We also do special local presentations for schools and family's before their manatee encounter. The Crystal River National Wildlife Refuge, was established in 1983 specifically for the protection of the endangered West Indian Manatee. This unique refuge preserves the last unspoiled and undeveloped habitat in Kings Bay, which forms the headwaters of the Crystal River. The refuge preserves the warm water spring havens, which provide critical habitat for the manatee populations that migrate here each winter.
Manatee Fact - The Florida Manatee is Native to Florida?
One of the more persistent misconceptions appearing in "Letter to the Editor" columns and comments in
response to Service proposals includes the idea that the Florida manatee is an exotic, introduced species.
This is not the case.
One source of the persistent "non-native species" myth may come from a study conducted in south Florida
in the 1960's. This study assessed the effectiveness of Florida manatees as a means to control exotic aquatic
plants and was based on similar work conducted with Antillean manatees in Guyana. While Antillean manatees were
never brought to Florida for the purposes of the study, the study generated a lot of publicity and confusion
about non-native manatees, exotic plants, and Florida's manatees.
The Florida manatee is one of two sub species of the West Indian manatee. West Indian manatees are a species
known to range from Brazil north to Mexico and the southeastern United States, including the Caribbean islands.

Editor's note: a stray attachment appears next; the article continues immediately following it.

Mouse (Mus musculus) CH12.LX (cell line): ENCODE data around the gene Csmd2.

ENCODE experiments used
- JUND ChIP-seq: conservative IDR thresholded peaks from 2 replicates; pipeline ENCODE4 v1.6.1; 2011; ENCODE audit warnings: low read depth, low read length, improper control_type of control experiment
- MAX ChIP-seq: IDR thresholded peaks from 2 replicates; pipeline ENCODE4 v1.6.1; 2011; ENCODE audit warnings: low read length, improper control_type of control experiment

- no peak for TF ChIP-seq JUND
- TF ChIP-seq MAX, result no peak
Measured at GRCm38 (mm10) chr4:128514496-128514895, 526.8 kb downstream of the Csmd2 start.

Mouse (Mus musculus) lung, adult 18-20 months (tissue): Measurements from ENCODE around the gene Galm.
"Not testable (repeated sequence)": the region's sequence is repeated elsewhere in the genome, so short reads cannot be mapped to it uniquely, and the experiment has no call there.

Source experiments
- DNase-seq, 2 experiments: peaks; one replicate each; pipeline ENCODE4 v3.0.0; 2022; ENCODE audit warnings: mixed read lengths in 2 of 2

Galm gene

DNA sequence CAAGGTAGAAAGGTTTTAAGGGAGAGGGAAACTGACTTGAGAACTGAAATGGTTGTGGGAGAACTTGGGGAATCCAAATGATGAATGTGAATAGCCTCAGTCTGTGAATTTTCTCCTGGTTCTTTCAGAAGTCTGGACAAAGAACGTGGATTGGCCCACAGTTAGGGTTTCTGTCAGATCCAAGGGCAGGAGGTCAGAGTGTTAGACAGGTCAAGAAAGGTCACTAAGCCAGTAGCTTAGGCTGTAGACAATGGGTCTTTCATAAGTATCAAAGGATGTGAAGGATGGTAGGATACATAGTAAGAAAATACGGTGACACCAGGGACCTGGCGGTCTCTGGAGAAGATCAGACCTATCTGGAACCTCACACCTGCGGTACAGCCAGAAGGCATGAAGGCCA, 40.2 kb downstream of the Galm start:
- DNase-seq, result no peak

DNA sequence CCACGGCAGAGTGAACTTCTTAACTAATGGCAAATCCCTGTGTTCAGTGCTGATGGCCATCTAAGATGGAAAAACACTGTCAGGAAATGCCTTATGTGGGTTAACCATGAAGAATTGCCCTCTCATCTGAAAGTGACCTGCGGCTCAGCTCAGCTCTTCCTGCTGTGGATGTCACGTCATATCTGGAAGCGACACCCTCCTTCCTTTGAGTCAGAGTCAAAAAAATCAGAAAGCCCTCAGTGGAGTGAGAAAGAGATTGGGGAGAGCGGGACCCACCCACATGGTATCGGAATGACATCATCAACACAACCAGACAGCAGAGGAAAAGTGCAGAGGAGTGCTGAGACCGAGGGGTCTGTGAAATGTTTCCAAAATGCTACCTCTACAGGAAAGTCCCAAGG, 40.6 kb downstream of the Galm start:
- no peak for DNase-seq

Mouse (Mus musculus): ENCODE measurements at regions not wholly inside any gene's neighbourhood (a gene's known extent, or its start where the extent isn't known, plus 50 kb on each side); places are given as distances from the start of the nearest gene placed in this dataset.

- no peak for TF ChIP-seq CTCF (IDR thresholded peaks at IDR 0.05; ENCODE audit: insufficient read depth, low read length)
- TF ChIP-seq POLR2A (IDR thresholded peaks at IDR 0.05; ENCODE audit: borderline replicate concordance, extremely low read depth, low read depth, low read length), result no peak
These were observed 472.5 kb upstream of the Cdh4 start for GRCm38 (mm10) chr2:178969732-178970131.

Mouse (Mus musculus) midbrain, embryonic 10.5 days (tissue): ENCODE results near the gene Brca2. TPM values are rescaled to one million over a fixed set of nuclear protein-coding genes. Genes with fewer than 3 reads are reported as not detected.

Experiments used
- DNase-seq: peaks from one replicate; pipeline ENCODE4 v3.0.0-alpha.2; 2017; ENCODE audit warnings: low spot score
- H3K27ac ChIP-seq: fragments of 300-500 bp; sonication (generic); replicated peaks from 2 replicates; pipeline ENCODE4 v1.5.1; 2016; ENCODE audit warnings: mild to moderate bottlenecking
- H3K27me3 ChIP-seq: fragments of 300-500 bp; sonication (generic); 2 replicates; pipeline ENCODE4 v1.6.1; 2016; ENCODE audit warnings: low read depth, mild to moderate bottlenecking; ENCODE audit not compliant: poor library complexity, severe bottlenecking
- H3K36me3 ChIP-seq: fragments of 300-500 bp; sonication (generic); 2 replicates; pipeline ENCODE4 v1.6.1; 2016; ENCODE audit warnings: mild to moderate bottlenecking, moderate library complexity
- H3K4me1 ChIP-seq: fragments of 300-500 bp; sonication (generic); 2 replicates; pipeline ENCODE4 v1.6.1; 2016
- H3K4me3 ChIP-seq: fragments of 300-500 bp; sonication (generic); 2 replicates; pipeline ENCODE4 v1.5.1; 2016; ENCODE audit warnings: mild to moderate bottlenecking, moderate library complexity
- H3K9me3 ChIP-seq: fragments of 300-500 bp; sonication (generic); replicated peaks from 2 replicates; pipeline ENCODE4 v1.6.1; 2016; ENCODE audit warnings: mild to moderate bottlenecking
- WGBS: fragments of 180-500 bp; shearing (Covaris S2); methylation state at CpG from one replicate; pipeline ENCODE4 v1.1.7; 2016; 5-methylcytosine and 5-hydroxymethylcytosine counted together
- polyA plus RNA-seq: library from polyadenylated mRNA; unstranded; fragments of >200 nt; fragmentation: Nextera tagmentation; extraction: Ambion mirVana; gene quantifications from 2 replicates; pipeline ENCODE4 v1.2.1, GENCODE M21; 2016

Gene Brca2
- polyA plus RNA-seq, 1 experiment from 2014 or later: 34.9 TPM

This species includes two sub species, the Antillean manatee and the Florida manatee. The Antillean manatee
ranges from Brazil to Mexico, including the Caribbean islands. The Florida manatee is found in the southeastern
United States, with the core of its range here in Florida.
Manatees are well represented in Florida’s fossil record. Their remains date back to prehistoric times and
they are one of the more common vertebrate fossils known from ancient marine deposits. Manatee remains are
also found in Native American rubbish heaps in Florida, sites that pre-date the arrival of the early Spaniards.
The early colonists described how these natives hunted the manatee and were quick to appreciate the
intrinsic value of the species.
In the seventeenth and eighteenth centuries, papal decrees and British law sought to dictate who, when,
and where these animals could be killed. In 1893, the state of Florida passed legislation that prohibited
killing manatees. The West Indian manatee, including both Florida and Antillean sub species, was
further protected in 1972 and 1973 with the passage of both the Federal Marine Mammal Protection Act and
the Endangered Species Act, respectively. Florida followed suit, further protecting the Florida manatee
through state endangered species legislation and subsequently through the Florida Manatee Sanctuary Act in 1978.
The Florida manatee is a significant part of the State's natural, cultural, and historic heritage. By working together,
we can see to it that manatees are a continuing part of our heritage and our future.
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